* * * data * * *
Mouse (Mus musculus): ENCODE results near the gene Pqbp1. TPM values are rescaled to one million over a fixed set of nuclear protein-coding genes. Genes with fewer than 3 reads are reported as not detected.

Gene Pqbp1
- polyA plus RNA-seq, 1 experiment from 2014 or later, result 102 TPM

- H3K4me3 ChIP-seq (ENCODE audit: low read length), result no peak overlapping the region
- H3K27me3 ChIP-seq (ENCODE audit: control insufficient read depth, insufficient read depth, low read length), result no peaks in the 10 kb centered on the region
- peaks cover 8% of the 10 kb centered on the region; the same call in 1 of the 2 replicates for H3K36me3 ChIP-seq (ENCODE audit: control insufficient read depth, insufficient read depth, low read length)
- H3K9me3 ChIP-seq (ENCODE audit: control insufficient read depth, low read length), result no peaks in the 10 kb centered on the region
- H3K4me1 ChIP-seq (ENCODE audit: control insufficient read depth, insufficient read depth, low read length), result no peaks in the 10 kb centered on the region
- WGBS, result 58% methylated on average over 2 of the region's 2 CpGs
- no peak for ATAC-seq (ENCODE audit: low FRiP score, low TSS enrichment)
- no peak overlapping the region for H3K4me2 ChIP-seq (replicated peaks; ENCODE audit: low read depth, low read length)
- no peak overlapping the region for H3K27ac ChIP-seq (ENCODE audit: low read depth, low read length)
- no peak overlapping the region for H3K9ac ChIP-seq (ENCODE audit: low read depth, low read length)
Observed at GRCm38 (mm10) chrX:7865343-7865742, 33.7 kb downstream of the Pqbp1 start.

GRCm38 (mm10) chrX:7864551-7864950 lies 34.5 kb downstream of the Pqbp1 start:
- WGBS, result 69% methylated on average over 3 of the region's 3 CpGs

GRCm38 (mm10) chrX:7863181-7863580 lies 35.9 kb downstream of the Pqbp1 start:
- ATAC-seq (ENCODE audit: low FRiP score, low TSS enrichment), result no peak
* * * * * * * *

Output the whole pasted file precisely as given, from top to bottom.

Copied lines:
Mouse (Mus musculus): ENCODE results near the gene Pqbp1. TPM values are rescaled to one million over a fixed set of nuclear protein-coding genes. Genes with fewer than 3 reads are reported as not detected.

Gene Pqbp1
- polyA plus RNA-seq, 1 experiment from 2014 or later, result 102 TPM

- H3K4me3 ChIP-seq (ENCODE audit: low read length), result no peak overlapping the region
- H3K27me3 ChIP-seq (ENCODE audit: control insufficient read depth, insufficient read depth, low read length), result no peaks in the 10 kb centered on the region
- peaks cover 8% of the 10 kb centered on the region; the same call in 1 of the 2 replicates for H3K36me3 ChIP-seq (ENCODE audit: control insufficient read depth, insufficient read depth, low read length)
- H3K9me3 ChIP-seq (ENCODE audit: control insufficient read depth, low read length), result no peaks in the 10 kb centered on the region
- H3K4me1 ChIP-seq (ENCODE audit: control insufficient read depth, insufficient read depth, low read length), result no peaks in the 10 kb centered on the region
- WGBS, result 58% methylated on average over 2 of the region's 2 CpGs
- no peak for ATAC-seq (ENCODE audit: low FRiP score, low TSS enrichment)
- no peak overlapping the region for H3K4me2 ChIP-seq (replicated peaks; ENCODE audit: low read depth, low read length)
- no peak overlapping the region for H3K27ac ChIP-seq (ENCODE audit: low read depth, low read length)
- no peak overlapping the region for H3K9ac ChIP-seq (ENCODE audit: low read depth, low read length)
Observed at GRCm38 (mm10) chrX:7865343-7865742, 33.7 kb downstream of the Pqbp1 start.

GRCm38 (mm10) chrX:7864551-7864950 lies 34.5 kb downstream of the Pqbp1 start:
- WGBS, result 69% methylated on average over 3 of the region's 3 CpGs

GRCm38 (mm10) chrX:7863181-7863580 lies 35.9 kb downstream of the Pqbp1 start:
- ATAC-seq (ENCODE audit: low FRiP score, low TSS enrichment), result no peak